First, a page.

[HNW] Re:Elizabethan slips questions

Rachel rachel_holliday at yahoo.co.uk
Mon Feb 17 03:07:37 PST 2003

Ok I've combined these two questions for ease of reply.

> Is there any information on how they decided the shadings?
> Were the shadings ever indicated by lines or painted on?  and does there seem to
> be any "standard" number of shades (like, always three shades, or four shades)
> per color?

The only design element of the slip is the drawing onto the linen itself.  Pretty much all of the
slips that you come across come from a book, whether its a herbal, beastary or emblem book they
all have a source.  As these drawings are woodcuts with no colouring the embroiderer made the
judgement as to shading and colours as they went along.  Often it would be entirely dependent on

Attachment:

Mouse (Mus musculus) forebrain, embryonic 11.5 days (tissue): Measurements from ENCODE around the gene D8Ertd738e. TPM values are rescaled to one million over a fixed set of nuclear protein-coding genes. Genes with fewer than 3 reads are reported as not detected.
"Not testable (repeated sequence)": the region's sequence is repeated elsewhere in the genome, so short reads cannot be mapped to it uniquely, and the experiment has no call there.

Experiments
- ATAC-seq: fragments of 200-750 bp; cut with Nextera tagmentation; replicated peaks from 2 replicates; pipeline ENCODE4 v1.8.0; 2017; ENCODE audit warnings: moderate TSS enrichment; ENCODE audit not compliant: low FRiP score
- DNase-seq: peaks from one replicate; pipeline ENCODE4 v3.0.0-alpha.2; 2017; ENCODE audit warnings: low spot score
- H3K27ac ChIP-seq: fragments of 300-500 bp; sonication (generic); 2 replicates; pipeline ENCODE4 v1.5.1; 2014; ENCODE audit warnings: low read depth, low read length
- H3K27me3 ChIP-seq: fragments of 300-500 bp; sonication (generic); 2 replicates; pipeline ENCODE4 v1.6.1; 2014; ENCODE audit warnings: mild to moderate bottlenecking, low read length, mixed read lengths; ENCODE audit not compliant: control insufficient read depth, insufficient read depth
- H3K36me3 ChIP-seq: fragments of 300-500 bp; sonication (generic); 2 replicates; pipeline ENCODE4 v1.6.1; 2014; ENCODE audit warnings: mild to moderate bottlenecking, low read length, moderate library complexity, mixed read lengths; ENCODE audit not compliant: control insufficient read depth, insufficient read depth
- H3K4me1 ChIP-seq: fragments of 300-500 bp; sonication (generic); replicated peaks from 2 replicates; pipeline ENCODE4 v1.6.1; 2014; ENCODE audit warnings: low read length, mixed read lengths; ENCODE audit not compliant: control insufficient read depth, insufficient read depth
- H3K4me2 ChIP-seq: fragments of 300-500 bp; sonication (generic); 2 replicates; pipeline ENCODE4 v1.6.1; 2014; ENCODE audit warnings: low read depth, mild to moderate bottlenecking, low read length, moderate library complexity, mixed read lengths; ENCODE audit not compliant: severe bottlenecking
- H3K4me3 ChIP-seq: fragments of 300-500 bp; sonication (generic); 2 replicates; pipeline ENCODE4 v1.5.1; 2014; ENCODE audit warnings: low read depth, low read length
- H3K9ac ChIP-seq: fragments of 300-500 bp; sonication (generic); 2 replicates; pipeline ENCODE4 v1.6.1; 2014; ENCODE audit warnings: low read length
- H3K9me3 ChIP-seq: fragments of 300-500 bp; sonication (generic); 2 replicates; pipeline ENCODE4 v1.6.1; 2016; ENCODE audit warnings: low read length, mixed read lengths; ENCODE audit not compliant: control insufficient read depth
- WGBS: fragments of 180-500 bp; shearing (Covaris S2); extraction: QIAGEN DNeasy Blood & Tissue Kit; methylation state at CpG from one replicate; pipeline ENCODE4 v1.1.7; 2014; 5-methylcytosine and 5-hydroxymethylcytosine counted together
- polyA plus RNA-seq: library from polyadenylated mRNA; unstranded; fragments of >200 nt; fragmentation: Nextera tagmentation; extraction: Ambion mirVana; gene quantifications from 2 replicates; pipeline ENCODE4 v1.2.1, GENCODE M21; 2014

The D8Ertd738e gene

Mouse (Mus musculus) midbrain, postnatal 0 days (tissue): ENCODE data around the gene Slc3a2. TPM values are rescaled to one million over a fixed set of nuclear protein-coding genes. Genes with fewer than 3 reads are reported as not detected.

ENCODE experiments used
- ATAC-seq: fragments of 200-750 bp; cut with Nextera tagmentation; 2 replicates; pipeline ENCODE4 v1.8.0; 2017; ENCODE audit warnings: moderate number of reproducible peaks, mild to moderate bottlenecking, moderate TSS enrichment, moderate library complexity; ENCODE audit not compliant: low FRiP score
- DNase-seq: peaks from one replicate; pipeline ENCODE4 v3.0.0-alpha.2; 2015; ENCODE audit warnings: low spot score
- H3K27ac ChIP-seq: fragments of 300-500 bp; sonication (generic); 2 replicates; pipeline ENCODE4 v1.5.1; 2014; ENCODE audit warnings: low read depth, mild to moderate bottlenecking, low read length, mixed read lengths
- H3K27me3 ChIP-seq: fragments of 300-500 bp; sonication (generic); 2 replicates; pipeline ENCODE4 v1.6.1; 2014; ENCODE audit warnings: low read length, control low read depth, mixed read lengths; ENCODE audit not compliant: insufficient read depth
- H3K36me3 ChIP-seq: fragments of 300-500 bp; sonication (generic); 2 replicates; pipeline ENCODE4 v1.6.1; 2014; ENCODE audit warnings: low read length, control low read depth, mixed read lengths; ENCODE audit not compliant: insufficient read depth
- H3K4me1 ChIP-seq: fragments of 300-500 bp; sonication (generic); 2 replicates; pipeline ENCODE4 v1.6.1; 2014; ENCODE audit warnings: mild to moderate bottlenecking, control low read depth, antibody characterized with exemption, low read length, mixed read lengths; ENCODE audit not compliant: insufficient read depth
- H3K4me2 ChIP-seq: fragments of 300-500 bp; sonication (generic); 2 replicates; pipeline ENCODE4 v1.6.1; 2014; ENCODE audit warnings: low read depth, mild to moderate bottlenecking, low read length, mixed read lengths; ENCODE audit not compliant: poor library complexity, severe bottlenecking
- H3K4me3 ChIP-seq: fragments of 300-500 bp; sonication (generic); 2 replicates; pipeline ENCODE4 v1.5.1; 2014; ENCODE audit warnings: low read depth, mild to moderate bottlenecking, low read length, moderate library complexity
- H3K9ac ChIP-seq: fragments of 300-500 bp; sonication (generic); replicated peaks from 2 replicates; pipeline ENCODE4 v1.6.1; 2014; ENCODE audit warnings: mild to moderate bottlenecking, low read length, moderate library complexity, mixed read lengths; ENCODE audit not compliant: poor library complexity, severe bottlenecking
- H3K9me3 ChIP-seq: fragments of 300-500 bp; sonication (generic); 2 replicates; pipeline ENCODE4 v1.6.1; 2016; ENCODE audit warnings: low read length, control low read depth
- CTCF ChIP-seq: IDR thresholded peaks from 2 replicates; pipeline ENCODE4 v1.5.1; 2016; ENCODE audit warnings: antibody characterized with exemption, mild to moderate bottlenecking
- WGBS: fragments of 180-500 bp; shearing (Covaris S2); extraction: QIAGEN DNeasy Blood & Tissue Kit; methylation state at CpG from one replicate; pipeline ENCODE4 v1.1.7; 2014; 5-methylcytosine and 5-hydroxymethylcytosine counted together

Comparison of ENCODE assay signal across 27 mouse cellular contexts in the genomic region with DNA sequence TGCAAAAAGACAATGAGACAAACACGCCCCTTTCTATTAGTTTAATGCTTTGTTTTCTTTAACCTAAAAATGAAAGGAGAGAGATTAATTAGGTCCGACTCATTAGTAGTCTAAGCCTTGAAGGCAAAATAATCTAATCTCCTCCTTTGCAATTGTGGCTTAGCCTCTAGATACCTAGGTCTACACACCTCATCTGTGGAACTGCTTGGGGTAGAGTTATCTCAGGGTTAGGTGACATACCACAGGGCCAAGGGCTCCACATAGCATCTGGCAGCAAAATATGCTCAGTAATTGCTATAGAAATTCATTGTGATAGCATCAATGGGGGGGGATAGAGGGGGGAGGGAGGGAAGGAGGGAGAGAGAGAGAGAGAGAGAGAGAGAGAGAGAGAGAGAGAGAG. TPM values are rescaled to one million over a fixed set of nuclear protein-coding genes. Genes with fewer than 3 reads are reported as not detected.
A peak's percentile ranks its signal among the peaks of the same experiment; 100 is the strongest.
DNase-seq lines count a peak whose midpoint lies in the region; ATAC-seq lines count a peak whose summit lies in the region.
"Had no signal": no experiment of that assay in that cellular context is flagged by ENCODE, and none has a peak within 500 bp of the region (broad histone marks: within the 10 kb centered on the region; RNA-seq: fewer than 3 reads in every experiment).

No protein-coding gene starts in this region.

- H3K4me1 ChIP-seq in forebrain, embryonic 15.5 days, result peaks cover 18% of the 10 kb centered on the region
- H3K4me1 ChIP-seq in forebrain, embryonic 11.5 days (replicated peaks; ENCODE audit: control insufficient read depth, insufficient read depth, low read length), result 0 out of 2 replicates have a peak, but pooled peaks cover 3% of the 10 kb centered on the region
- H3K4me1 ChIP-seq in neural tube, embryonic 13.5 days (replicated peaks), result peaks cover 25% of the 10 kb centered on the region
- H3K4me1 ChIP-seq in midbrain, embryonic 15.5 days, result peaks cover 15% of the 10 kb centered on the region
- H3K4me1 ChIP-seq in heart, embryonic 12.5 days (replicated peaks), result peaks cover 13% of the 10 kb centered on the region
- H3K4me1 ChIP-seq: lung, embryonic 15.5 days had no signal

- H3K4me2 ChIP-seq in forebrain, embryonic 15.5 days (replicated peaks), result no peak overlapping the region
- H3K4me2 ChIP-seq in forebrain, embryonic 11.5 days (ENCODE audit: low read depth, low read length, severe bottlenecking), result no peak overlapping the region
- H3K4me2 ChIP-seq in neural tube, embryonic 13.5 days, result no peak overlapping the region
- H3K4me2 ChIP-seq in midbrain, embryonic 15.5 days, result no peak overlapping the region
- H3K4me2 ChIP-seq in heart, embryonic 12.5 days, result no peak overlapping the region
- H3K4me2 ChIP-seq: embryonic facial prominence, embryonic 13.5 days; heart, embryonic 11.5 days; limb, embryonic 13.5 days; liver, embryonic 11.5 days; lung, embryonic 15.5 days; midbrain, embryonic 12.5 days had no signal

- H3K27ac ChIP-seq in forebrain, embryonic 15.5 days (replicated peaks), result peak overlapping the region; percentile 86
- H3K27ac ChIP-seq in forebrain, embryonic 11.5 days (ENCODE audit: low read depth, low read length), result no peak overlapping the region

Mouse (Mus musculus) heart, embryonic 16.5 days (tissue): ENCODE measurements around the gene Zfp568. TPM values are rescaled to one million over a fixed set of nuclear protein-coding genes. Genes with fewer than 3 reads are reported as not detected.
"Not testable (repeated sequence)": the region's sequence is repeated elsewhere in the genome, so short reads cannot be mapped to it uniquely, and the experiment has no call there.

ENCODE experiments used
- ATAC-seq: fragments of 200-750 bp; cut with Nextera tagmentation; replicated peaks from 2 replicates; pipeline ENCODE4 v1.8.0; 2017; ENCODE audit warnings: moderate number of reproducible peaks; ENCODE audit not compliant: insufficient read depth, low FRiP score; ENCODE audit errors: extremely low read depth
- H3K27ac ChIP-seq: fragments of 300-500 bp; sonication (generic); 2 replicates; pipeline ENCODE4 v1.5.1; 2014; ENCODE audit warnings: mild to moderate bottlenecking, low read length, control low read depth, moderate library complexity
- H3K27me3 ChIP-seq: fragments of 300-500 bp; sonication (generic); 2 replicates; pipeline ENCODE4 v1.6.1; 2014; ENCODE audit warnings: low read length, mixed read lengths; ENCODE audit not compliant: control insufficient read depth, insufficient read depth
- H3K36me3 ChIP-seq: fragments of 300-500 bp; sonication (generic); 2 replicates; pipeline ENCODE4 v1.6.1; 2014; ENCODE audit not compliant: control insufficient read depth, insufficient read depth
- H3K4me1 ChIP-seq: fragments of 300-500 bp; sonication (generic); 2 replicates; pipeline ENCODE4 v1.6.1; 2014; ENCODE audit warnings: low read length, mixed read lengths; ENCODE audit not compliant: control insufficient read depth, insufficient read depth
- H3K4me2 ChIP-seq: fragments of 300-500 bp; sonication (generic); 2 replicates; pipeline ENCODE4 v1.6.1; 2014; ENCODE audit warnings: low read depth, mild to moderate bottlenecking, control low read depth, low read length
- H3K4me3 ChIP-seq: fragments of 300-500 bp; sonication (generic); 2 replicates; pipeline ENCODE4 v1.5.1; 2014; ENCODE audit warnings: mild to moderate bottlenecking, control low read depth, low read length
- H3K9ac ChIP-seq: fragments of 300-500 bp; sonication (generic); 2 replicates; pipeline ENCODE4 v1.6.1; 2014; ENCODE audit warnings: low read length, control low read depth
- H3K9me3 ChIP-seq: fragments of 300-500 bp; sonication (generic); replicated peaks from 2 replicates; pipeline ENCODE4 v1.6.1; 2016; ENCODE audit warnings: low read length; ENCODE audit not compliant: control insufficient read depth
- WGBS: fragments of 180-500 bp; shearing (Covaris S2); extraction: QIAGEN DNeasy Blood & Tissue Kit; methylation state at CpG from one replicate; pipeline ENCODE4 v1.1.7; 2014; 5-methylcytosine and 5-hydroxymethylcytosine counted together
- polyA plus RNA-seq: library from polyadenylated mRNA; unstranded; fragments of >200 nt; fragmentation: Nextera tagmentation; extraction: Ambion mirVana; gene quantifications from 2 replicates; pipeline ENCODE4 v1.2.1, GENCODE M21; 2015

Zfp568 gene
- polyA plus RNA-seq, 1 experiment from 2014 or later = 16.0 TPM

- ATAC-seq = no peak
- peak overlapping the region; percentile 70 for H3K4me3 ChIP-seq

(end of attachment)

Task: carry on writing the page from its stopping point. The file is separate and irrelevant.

what they happened to have at the time.  It is in the colour and style of shading that you tend to
see the greatest differences and it is often possible to put pieces together that were done by one
person becuase they had a particular way of going about their work.  The only rule for Elizabethan
slips seems to have been that they are usually outlined in black, where possible colours near to
the living example of what it is they are stitching (if they've ever seen one) are used, but
really after that it's a bit of a free for all.

> Yes, I saw you listed in the MEDATS newsletter, Rachel.  Wish I could attend!
> I do have a sort of general question:  how common was the use of slips?

If I ever get round to it I will post a copy of the speech on my website (when I launch it!).

Slips are commonly used as domestic decoration on furnishings.  I've not seen nor seen any records
of them being used elsewhere.  They tended to be used for cushions and bed handings such as
valences and headcloths.  Not seen examples of their use anywhere else.  The exception to this
rule being the Oxburgh hangings, which while larger are still done in the same technique.
Although the original use is still being speculated about.

Does that help?



Tudor Bibliography

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